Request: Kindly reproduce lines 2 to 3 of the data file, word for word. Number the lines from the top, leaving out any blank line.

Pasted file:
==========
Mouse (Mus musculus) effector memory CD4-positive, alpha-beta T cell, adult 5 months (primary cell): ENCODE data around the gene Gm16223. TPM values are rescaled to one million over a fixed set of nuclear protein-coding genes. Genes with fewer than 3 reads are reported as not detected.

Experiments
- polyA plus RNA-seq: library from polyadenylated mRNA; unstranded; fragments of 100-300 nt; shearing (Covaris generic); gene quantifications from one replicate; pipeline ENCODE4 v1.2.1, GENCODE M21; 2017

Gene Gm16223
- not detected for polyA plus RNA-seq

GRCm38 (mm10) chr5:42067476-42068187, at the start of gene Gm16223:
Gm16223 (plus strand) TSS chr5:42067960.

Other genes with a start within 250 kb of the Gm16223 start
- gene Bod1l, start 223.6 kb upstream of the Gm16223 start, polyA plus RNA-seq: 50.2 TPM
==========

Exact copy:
Experiments
- polyA plus RNA-seq: library from polyadenylated mRNA; unstranded; fragments of 100-300 nt; shearing (Covaris generic); gene quantifications from one replicate; pipeline ENCODE4 v1.2.1, GENCODE M21; 2017